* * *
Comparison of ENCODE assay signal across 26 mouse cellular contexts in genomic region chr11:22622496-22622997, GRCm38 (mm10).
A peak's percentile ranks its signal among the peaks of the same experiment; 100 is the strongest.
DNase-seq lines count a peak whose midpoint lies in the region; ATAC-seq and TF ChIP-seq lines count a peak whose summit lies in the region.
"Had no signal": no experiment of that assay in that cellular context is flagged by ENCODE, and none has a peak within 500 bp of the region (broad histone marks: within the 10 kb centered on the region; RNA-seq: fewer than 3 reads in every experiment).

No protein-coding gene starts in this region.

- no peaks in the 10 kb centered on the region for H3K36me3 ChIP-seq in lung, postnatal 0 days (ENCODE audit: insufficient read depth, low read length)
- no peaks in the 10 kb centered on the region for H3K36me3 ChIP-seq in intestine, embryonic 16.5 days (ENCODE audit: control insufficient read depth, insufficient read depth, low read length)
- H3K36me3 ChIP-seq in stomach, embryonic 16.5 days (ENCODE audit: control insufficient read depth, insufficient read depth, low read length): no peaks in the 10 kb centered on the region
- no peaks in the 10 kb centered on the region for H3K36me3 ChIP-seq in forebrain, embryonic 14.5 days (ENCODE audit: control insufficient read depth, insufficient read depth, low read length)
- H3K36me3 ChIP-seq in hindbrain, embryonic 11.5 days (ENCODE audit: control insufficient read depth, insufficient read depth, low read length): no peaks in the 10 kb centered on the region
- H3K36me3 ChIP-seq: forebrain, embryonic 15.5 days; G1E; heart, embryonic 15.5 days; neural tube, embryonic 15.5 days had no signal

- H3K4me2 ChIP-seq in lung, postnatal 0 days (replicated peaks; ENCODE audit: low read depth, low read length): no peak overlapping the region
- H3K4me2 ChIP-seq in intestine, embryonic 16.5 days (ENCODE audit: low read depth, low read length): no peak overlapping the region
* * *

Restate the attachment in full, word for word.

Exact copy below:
Comparison of ENCODE assay signal across 26 mouse cellular contexts in genomic region chr11:22622496-22622997, GRCm38 (mm10).
A peak's percentile ranks its signal among the peaks of the same experiment; 100 is the strongest.
DNase-seq lines count a peak whose midpoint lies in the region; ATAC-seq and TF ChIP-seq lines count a peak whose summit lies in the region.
"Had no signal": no experiment of that assay in that cellular context is flagged by ENCODE, and none has a peak within 500 bp of the region (broad histone marks: within the 10 kb centered on the region; RNA-seq: fewer than 3 reads in every experiment).

No protein-coding gene starts in this region.

- no peaks in the 10 kb centered on the region for H3K36me3 ChIP-seq in lung, postnatal 0 days (ENCODE audit: insufficient read depth, low read length)
- no peaks in the 10 kb centered on the region for H3K36me3 ChIP-seq in intestine, embryonic 16.5 days (ENCODE audit: control insufficient read depth, insufficient read depth, low read length)
- H3K36me3 ChIP-seq in stomach, embryonic 16.5 days (ENCODE audit: control insufficient read depth, insufficient read depth, low read length): no peaks in the 10 kb centered on the region
- no peaks in the 10 kb centered on the region for H3K36me3 ChIP-seq in forebrain, embryonic 14.5 days (ENCODE audit: control insufficient read depth, insufficient read depth, low read length)
- H3K36me3 ChIP-seq in hindbrain, embryonic 11.5 days (ENCODE audit: control insufficient read depth, insufficient read depth, low read length): no peaks in the 10 kb centered on the region
- H3K36me3 ChIP-seq: forebrain, embryonic 15.5 days; G1E; heart, embryonic 15.5 days; neural tube, embryonic 15.5 days had no signal

- H3K4me2 ChIP-seq in lung, postnatal 0 days (replicated peaks; ENCODE audit: low read depth, low read length): no peak overlapping the region
- H3K4me2 ChIP-seq in intestine, embryonic 16.5 days (ENCODE audit: low read depth, low read length): no peak overlapping the region